Lynne Griffin and Amy MacKinnon said...

Judy, you would know after the success of All the Numbers. I'd love to hear how different writing that second book has been for you. More confident? Scared? It's all a rush to be sure.

Exactly, Kristen! Isn't it kind of odd to imagine how others will try to classify your book? We do it to children all the time, affix labels as if kids are so simple or even static. Enjoy what you can control, accept the rest.


Gail said...

Great post Amy... the mothering and the writing, how pure the love, how difficult to stop and cherish. Thanks for reminding us.

Lynne Griffin and Amy MacKinnon said...

Gail, you and Kristy Kiernan were the ones to tell me to stop and cherish. Thanks to both of you, I did. I hope you're breathing easier knowing Cancer is a Bitch will be welcomed by the world next September. I truly cannot wait to read it and wish I were one of your readers.


Carleen Brice said...

Beautiful. Makes me want to read your book ASAP!

Thank you for the reminder to slow down and really be in the now...no matter what the now is.

T. Forkner said...

A beautiful article, Amy. The mothering of Writing. I like it.

Lynne Griffin and Amy MacKinnon said...

Carleen, yes, in the moment. Like when you went to the Grand Canyon, stayed in the moment, and just let go of it all. Then magic happened. Same goes for Orange Mint & Honey, I can't wait!

Thank you, Tina. I'm not surprised this resonates with you considering Ruby Among Us is about a mother and daughter. Funny how motherhood permeates everything.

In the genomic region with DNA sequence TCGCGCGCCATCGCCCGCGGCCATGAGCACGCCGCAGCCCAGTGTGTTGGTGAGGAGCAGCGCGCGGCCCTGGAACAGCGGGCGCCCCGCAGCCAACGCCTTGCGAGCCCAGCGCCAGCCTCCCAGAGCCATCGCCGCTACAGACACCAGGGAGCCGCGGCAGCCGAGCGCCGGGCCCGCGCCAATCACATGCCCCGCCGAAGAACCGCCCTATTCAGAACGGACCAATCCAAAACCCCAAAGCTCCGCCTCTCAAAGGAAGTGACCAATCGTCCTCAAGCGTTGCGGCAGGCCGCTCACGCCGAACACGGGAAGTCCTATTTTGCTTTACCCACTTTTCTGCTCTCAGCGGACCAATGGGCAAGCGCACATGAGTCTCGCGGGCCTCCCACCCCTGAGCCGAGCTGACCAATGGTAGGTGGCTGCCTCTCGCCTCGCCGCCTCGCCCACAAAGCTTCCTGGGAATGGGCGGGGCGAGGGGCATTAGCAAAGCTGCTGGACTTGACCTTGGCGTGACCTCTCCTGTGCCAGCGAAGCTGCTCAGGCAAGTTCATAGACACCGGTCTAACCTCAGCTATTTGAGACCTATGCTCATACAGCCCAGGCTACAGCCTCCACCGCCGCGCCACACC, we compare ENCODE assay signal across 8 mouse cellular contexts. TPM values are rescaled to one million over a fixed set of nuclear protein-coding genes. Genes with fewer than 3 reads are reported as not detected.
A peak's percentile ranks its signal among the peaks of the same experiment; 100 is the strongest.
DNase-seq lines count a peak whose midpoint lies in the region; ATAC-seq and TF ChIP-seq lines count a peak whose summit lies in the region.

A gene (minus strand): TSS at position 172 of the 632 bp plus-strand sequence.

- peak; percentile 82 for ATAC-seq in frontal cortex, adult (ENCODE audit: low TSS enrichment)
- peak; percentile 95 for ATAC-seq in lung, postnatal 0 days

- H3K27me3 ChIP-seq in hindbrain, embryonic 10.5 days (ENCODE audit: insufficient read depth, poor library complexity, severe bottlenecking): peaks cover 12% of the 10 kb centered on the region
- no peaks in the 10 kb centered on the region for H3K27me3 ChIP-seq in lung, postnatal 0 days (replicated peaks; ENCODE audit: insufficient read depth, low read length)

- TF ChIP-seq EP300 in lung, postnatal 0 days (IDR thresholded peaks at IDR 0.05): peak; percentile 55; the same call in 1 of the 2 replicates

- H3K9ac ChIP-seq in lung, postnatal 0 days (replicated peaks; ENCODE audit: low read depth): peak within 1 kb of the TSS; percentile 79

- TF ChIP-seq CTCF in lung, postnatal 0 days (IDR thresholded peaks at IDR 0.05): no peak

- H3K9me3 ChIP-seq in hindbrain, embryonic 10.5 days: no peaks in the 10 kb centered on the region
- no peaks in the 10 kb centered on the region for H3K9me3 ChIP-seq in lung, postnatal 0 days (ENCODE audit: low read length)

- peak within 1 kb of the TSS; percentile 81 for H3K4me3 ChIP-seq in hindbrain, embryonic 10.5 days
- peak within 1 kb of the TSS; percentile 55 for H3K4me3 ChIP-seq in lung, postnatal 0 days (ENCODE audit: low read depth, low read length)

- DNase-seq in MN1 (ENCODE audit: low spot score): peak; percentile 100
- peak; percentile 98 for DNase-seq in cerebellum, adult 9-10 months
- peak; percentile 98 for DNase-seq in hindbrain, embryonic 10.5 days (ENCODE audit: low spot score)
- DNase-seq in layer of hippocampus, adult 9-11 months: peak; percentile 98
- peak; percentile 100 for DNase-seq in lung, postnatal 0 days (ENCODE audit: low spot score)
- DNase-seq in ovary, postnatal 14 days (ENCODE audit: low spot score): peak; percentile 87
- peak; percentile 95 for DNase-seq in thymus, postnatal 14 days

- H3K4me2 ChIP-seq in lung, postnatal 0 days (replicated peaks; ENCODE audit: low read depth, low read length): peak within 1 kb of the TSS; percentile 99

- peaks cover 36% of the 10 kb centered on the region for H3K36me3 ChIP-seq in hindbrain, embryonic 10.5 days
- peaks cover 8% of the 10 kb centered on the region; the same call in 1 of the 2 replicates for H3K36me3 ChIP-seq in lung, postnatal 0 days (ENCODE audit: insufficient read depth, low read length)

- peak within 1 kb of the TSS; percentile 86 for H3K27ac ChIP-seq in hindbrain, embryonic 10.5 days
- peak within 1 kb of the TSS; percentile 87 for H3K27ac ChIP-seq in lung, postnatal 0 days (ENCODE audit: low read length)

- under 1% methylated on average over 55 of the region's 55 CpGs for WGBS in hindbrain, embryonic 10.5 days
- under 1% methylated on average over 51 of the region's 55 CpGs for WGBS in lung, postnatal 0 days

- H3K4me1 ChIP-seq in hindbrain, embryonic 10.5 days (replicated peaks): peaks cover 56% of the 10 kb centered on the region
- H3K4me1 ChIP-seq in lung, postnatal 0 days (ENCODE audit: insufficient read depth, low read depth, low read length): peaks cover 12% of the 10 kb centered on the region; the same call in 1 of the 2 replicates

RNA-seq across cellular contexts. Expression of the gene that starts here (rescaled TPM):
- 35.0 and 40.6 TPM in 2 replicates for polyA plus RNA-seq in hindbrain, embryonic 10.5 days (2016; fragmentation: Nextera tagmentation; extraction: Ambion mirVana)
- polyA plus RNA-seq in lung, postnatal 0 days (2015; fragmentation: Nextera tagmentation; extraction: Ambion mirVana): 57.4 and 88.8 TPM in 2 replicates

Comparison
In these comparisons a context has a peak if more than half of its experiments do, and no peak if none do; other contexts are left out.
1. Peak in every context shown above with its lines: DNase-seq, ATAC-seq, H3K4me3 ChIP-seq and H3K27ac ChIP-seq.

Larramie said...

Truly inspired, Amy. There are so many wonderful "firsts" in our lives...IF only we could remember them all!

Lynne Griffin and Amy MacKinnon said...

Thank you, Larramie. I remember the best ones, don't you? And the worst.


mohanley5 said...

Beautifully written. So nice to see you at Grub.

Lisa said...

This is such a perfect analogy. There are the books, the workshops, the classes, the conversations, the shared blog posts and they all contribute, but the first book is something that we are ultimately alone with and we commune with our characters and places and story in a way that truly belongs only to us. At some time, yes, the plan is to open this all up to plenty of people and forces beyond my control, but for just now, I do cherish this time. Thank you for reminding me of how special it really is.

Lynne Griffin and Amy MacKinnon said...

Mo, is was great to see you, too. I had a fantastic time at Taste of Grub and was so pleased to win a signed Copy of Anita Diamant's tenth anniversary edition of The Red Tent. This is a book I've been in love with for so many years and to finally meet its author is a dream come true. She is brilliant, by the way, and her next book sounds as though it will be similar to Tent. Bet you all can't wait!

Exactly, Lisa. When you're writing that first book, you write only for the story. You don't worry what your agent will say, your editor doesn't care about plot points, all that matters is devoting yourself to the expectationsof the story - no one else's. It's a gift. Enjoy this time.